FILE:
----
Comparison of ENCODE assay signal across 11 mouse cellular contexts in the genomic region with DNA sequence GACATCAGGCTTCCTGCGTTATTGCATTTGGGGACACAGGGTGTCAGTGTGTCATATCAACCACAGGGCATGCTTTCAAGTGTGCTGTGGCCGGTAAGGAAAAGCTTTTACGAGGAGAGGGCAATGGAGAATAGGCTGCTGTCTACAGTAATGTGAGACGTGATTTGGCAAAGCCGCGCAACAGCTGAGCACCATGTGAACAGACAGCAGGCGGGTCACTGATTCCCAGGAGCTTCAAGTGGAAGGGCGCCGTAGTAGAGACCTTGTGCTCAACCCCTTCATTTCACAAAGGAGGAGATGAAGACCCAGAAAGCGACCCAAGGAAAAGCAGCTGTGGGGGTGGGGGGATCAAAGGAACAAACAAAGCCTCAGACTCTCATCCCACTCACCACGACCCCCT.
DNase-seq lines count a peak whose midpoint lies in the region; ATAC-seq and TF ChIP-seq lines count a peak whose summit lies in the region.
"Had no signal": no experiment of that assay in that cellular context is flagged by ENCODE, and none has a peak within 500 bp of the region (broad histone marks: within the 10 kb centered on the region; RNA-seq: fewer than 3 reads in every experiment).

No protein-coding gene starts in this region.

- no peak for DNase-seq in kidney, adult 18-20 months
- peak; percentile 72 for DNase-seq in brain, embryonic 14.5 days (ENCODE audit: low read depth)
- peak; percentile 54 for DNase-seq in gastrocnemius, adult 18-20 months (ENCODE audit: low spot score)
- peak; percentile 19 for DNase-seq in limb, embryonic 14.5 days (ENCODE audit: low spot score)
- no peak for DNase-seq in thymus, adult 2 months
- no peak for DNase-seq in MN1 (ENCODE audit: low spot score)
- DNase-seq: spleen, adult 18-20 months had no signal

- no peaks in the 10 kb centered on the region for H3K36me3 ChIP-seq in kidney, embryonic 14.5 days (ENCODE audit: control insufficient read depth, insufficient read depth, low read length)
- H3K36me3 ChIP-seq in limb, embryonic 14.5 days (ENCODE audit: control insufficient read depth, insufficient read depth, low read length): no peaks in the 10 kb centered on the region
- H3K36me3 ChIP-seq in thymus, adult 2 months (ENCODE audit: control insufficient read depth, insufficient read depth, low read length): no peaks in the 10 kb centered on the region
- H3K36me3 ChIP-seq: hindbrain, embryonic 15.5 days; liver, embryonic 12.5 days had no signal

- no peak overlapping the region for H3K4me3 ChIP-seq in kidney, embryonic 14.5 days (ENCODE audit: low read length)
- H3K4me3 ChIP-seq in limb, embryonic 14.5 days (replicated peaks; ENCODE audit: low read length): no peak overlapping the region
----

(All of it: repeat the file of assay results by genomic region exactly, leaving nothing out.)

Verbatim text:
Comparison of ENCODE assay signal across 11 mouse cellular contexts in the genomic region with DNA sequence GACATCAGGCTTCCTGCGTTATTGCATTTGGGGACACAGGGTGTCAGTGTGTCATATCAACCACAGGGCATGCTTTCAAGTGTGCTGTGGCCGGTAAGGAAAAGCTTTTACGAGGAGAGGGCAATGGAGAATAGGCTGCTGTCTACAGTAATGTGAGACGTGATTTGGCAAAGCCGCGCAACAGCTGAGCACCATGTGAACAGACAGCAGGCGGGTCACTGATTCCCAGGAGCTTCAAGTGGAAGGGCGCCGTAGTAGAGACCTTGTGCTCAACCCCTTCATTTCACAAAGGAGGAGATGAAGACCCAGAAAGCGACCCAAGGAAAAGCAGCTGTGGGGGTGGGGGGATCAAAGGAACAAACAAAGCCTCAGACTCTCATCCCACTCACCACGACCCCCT.
DNase-seq lines count a peak whose midpoint lies in the region; ATAC-seq and TF ChIP-seq lines count a peak whose summit lies in the region.
"Had no signal": no experiment of that assay in that cellular context is flagged by ENCODE, and none has a peak within 500 bp of the region (broad histone marks: within the 10 kb centered on the region; RNA-seq: fewer than 3 reads in every experiment).

No protein-coding gene starts in this region.

- no peak for DNase-seq in kidney, adult 18-20 months
- peak; percentile 72 for DNase-seq in brain, embryonic 14.5 days (ENCODE audit: low read depth)
- peak; percentile 54 for DNase-seq in gastrocnemius, adult 18-20 months (ENCODE audit: low spot score)
- peak; percentile 19 for DNase-seq in limb, embryonic 14.5 days (ENCODE audit: low spot score)
- no peak for DNase-seq in thymus, adult 2 months
- no peak for DNase-seq in MN1 (ENCODE audit: low spot score)
- DNase-seq: spleen, adult 18-20 months had no signal

- no peaks in the 10 kb centered on the region for H3K36me3 ChIP-seq in kidney, embryonic 14.5 days (ENCODE audit: control insufficient read depth, insufficient read depth, low read length)
- H3K36me3 ChIP-seq in limb, embryonic 14.5 days (ENCODE audit: control insufficient read depth, insufficient read depth, low read length): no peaks in the 10 kb centered on the region
- H3K36me3 ChIP-seq in thymus, adult 2 months (ENCODE audit: control insufficient read depth, insufficient read depth, low read length): no peaks in the 10 kb centered on the region
- H3K36me3 ChIP-seq: hindbrain, embryonic 15.5 days; liver, embryonic 12.5 days had no signal

- no peak overlapping the region for H3K4me3 ChIP-seq in kidney, embryonic 14.5 days (ENCODE audit: low read length)
- H3K4me3 ChIP-seq in limb, embryonic 14.5 days (replicated peaks; ENCODE audit: low read length): no peak overlapping the region